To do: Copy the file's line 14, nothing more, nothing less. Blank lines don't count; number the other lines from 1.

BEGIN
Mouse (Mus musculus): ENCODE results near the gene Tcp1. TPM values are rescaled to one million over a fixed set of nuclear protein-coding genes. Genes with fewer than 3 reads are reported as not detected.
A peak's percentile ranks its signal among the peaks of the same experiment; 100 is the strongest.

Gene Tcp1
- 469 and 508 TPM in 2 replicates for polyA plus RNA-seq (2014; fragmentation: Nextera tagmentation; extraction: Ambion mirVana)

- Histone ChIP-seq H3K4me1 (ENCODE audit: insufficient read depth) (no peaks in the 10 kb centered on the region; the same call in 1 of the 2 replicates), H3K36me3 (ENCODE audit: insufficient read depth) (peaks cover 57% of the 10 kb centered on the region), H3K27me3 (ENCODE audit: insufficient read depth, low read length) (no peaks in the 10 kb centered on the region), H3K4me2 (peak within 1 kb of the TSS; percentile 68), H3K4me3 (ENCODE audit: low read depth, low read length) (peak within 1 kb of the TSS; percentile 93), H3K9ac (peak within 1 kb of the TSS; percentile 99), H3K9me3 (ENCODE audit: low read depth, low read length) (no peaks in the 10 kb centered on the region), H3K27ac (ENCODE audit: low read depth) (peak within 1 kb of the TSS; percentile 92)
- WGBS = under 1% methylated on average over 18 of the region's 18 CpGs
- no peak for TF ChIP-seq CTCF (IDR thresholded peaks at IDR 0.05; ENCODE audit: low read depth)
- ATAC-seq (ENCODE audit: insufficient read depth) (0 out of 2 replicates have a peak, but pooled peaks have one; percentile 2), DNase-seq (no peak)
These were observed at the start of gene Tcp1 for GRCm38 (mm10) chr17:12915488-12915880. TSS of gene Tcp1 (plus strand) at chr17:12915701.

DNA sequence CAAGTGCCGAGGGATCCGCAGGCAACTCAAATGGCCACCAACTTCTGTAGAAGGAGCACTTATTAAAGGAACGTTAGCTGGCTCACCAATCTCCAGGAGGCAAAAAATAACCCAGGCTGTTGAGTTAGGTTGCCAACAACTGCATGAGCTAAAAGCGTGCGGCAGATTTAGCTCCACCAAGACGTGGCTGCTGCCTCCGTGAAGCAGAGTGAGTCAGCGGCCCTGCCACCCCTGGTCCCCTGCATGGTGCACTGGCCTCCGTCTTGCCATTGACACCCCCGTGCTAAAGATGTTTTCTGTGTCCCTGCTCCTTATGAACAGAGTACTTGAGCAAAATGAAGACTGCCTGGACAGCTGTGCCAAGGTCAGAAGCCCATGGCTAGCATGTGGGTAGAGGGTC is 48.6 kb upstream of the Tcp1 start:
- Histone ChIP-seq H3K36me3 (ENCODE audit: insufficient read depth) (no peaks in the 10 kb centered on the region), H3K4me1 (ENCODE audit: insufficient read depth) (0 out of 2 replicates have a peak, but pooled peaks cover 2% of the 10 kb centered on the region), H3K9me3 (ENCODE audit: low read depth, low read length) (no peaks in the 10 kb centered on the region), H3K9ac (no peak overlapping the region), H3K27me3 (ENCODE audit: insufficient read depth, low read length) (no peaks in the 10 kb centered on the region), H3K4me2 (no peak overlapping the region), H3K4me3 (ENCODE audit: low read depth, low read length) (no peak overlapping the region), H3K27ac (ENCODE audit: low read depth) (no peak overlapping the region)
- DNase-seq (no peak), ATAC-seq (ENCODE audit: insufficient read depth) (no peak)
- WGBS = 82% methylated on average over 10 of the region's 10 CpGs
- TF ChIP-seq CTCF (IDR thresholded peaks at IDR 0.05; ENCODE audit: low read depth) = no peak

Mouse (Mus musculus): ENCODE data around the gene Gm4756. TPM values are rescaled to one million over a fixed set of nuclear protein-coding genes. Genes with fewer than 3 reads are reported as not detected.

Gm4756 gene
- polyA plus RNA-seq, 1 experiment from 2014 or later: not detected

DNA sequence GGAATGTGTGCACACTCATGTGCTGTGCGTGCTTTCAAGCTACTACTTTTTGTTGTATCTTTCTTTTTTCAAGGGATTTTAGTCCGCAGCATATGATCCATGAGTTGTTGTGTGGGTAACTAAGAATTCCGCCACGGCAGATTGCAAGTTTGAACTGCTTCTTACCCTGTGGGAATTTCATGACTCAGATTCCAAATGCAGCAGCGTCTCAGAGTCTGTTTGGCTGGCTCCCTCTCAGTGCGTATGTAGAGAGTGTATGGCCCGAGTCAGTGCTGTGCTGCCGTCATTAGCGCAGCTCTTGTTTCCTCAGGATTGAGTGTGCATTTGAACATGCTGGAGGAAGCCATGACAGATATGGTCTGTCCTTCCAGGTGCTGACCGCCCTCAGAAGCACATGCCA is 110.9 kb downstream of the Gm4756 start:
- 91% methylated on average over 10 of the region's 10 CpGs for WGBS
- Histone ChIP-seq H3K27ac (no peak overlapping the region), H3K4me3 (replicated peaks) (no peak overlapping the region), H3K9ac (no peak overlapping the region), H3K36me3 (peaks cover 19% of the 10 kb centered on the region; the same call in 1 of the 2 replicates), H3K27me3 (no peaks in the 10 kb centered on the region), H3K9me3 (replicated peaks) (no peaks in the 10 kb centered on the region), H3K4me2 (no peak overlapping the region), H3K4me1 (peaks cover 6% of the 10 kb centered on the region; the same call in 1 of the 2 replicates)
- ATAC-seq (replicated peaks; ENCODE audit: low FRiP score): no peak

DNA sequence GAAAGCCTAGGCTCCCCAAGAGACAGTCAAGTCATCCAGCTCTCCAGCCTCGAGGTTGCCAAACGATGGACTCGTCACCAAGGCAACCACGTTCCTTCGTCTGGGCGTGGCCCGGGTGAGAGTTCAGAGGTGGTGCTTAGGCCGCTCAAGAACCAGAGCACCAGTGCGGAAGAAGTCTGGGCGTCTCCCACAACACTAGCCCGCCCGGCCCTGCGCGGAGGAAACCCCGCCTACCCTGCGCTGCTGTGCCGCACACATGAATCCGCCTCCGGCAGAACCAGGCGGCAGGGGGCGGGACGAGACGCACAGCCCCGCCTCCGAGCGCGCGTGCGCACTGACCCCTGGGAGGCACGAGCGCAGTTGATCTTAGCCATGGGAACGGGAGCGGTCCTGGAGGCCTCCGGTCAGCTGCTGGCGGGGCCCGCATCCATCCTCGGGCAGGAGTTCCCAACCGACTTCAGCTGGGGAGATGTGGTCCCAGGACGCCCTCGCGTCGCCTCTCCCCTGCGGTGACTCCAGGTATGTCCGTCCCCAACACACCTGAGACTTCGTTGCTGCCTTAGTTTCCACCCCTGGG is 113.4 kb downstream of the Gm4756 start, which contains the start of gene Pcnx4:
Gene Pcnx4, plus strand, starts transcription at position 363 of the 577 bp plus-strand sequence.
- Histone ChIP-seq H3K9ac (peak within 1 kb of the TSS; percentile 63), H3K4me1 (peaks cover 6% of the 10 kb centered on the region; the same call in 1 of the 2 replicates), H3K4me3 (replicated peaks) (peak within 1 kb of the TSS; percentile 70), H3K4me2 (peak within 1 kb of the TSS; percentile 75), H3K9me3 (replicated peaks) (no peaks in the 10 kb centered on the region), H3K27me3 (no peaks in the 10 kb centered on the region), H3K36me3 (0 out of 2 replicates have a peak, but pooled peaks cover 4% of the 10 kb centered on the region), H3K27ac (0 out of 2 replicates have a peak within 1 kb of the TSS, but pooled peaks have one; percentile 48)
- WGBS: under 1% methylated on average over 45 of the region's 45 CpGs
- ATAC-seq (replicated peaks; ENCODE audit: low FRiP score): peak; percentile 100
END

- TF ChIP-seq CTCF (IDR thresholded peaks at IDR 0.05; ENCODE audit: low read depth) = no peak